Kamiak senior Ally de la Cruz will look to defend her state wrestling title this weekend at Mat Classic XXX in Tacoma. (Ian Terry / The Herald)

Kamiak senior Ally de la Cruz will look to defend her state wrestling title this weekend at Mat Classic XXX in Tacoma. (Ian Terry / The Herald)

She could be county’s best female high school wrestler ever

Kamiak High senior Ally de la Cruz is eyeing another state title at the Mat Classic.

MUKILTEO — The will to be elite is the biggest strength and the biggest weakness of Kamiak senior wrestler Ally de la Cruz. 

She has a good chance to become the most decorated female high school wrestler Snohomish County has ever produced because of it, but she has suffered from the pressure that accompanies it.

“The biggest thing with me is the mental game,” said de la Cruz, upon entering Mat Classic XXX, where she’ll try to defend a state title in a lower weight class, dropping from 155 to 140.

“I’ve struggled with it a lot, with pressure. Just knowing that there’s always someone out there training to beat me. That adds pressure. Sometimes I really let the pressure get to me, and it’s something that I try not to think about.”

At her first state tournament, de la Cruz cruised into the semifinals at 140 pounds, but during a 12-2 defeat to Port Townsend’s Chloe Rogers, behind in a match for the first time in a great while, pressure won a battle.

“It was the only time I’ve seen her break a little bit,” said Kamiak assistant coach John Baldwin, who spent a lot of time with de la Cruz in her first years at Kamiak since she was the only girl in the program.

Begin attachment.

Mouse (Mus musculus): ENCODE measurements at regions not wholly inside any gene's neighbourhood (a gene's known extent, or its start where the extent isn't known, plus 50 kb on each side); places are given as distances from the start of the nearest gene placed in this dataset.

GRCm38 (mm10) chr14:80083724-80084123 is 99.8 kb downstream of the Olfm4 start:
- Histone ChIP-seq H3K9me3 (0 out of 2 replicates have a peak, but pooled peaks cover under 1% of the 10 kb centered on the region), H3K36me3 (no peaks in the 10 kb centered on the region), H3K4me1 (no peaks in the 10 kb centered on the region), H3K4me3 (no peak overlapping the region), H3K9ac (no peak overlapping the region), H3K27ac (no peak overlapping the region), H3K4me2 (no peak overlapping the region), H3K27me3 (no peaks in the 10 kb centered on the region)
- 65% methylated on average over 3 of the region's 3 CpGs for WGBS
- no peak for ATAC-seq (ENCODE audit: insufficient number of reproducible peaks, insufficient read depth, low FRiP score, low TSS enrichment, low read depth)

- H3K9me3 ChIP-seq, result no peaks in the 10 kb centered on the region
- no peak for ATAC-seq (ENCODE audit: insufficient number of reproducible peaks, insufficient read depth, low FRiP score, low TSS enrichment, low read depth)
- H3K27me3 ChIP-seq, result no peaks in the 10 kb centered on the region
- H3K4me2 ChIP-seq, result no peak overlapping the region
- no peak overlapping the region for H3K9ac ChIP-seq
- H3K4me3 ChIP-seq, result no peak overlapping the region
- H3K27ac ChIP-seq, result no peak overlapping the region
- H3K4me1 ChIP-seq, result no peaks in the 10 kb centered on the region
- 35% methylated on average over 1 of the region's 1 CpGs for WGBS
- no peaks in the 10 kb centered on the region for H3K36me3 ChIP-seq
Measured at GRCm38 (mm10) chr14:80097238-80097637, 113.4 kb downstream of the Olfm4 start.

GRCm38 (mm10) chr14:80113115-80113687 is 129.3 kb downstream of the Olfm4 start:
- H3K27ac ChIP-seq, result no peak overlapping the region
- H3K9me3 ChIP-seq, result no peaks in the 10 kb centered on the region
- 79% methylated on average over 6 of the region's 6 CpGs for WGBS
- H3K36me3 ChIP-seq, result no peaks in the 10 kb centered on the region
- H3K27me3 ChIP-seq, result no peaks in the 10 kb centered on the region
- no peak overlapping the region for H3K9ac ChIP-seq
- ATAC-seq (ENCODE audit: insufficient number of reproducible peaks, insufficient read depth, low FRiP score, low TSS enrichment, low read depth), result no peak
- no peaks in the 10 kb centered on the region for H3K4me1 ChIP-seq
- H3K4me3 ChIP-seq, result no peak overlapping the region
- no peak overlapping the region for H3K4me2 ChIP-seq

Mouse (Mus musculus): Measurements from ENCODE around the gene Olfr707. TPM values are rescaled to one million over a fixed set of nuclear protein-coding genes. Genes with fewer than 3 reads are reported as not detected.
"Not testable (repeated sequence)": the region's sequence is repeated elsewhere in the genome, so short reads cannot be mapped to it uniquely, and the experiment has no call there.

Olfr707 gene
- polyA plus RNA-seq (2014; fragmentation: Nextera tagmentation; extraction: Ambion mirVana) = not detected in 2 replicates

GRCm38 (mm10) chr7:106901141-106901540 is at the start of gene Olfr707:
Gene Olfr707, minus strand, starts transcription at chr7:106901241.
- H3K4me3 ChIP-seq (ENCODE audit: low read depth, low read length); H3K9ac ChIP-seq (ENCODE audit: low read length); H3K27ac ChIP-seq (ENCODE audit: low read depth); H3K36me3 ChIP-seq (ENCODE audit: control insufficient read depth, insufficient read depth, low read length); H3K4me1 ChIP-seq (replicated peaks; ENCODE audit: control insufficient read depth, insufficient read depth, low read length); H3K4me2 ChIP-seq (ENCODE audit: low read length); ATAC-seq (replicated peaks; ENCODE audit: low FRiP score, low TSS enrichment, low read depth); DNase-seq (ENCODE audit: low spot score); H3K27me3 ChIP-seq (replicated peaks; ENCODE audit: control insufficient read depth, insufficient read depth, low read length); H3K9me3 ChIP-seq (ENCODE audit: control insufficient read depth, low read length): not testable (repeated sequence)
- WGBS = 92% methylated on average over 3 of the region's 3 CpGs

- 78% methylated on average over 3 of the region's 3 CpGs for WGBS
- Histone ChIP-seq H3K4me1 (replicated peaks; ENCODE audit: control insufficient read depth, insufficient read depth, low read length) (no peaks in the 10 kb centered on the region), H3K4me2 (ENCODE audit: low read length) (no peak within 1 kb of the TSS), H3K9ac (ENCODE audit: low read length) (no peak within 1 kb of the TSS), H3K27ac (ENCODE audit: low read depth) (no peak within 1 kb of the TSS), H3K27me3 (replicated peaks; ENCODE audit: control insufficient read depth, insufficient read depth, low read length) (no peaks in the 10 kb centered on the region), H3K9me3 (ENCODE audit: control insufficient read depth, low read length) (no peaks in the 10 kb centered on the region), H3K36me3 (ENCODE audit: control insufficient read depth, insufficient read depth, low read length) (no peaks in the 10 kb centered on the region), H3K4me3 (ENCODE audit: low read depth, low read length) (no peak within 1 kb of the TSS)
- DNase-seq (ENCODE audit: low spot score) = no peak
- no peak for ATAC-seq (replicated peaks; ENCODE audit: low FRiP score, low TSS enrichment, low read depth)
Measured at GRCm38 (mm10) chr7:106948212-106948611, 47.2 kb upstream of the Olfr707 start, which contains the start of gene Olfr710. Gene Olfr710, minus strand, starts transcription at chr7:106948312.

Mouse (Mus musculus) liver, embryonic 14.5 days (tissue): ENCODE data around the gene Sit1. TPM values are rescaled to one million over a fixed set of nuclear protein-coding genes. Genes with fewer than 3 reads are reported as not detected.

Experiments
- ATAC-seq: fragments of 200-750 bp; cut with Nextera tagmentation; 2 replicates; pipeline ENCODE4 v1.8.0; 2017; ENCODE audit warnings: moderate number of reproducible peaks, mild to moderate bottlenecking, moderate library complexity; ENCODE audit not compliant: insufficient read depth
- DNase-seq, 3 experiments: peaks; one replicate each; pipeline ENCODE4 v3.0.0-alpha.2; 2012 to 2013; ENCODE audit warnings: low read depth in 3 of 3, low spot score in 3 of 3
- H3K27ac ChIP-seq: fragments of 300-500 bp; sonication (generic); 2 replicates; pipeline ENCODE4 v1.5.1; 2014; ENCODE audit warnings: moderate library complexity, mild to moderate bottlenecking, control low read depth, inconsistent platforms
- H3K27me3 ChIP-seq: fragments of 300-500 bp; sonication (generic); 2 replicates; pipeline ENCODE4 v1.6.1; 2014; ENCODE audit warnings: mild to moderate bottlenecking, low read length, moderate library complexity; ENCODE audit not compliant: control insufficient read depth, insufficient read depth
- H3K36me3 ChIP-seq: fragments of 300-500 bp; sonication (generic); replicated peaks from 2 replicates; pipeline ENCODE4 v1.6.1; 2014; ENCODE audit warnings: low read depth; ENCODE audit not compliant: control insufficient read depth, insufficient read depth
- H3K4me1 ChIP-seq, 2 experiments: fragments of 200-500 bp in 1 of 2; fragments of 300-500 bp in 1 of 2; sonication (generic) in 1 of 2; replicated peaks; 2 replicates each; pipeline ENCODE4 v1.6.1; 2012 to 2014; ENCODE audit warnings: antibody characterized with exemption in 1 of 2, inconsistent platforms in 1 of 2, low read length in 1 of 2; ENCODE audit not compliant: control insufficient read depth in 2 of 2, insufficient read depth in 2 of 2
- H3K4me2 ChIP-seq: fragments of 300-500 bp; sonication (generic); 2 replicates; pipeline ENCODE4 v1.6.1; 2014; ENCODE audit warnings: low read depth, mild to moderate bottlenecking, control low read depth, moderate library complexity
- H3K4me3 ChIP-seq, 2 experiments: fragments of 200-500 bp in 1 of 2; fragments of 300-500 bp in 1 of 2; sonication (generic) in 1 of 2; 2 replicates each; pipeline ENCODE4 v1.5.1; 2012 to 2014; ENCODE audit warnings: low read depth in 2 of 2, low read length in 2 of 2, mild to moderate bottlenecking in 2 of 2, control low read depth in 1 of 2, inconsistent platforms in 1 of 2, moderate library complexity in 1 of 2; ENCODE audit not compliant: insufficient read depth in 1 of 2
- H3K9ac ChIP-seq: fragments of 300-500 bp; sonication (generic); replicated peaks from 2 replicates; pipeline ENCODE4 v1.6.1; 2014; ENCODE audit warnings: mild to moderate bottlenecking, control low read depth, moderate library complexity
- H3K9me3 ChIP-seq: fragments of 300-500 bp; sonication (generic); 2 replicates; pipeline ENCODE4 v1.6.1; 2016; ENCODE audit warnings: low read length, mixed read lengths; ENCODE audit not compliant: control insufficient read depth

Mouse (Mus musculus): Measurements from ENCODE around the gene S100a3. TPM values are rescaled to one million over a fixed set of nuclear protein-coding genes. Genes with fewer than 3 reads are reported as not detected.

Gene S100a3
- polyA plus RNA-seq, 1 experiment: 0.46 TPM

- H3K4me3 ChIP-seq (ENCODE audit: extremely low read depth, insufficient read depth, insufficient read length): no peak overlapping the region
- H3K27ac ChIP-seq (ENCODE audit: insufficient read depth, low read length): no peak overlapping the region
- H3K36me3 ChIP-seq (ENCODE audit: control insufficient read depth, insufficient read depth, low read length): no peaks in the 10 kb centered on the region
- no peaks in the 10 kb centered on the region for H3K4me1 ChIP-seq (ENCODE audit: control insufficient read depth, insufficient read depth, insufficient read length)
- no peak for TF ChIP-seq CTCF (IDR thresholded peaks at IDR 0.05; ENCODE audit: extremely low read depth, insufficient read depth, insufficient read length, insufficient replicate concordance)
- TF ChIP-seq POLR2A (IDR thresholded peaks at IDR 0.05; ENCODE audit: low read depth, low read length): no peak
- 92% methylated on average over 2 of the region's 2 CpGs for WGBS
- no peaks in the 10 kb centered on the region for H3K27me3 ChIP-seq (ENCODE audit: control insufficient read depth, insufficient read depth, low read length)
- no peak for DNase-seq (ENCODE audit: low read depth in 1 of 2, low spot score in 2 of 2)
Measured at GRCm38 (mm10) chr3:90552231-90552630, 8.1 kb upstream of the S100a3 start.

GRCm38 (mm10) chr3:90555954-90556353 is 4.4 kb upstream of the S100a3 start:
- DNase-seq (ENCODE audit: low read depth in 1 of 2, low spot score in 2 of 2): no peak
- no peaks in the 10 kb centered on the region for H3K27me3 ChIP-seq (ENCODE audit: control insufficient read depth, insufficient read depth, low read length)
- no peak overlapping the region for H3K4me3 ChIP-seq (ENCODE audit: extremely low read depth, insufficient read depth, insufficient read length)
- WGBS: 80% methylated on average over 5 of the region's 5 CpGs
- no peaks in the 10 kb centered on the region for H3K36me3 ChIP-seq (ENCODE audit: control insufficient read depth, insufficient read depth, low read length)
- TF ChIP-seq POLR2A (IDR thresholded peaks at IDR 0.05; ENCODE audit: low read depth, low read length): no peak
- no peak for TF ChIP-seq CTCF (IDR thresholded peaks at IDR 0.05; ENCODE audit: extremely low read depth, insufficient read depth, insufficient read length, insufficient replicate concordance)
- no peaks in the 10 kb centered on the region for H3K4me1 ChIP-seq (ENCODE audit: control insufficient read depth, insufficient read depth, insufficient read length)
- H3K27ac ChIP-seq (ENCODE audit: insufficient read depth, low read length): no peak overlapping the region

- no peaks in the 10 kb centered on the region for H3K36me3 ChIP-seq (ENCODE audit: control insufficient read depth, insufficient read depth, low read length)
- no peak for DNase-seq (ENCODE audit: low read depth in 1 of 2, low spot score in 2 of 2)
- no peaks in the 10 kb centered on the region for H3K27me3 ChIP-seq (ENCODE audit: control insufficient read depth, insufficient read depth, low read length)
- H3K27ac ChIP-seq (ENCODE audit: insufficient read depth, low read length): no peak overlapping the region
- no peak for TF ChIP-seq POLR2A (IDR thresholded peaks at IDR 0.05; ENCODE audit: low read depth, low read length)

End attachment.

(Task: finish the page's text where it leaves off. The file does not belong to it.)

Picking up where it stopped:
“It went from 3-2 to 10-2 really quick. She just fell apart.”

She recovered from that loss and advanced to the finals as a sophomore, where Grandview’s Desiree Zavala became the third female four-time state champion in state history by pinning de la Cruz in the third period.

Kamiak senior Ally de la Cruz practices in Mukilteo. (Ian Terry / The Herald)

Kamiak senior Ally de la Cruz practices in Mukilteo. (Ian Terry / The Herald)

That defeat begat a 35-0 junior season, a campaign that ended with de la Cruz fulfilling a prophecy made by Knights head coach Bryan Stelling four years earlier in becoming the first wrestling state champion (male or female) in Kamiak history.

“I think the biggest thing I saw was that she had so much heart, and she could wrestle,” said Stelling, who also runs the district’s middle school program. “I would teach her something and she would pick up the technique so quickly.”

de la Cruz’s mat acumen comes from wrestling since fourth grade. Her family lived in Zillah at the time, and the string of small towns along I-82 between Yakima and the Tri-Cities have long been passionate wrestling communities.

“My best friend wrestled and her dad was the coach,” de la Cruz said. “I started going to practices with her, not out of a love for the sport, but just because I wanted to hang out with my friend. I became more competitive with it and it became something I wanted to do in seventh grade.”

That’s when de la Cruz moved to Mukilteo and attended Harbour Pointe Middle School, where Stelling coached.

“In one of my first days of practice we did a takedown line and I felt like the coolest person ever because I went through a whole bunch of boys before getting taken out,” she said.

As the only girl in the Knights’ program once she got to high school, de la Cruz had to wrestle boys more often than she does now because of a paucity of female competitors, a fact that also speaks to the growth of girls’ wrestling during her prep career.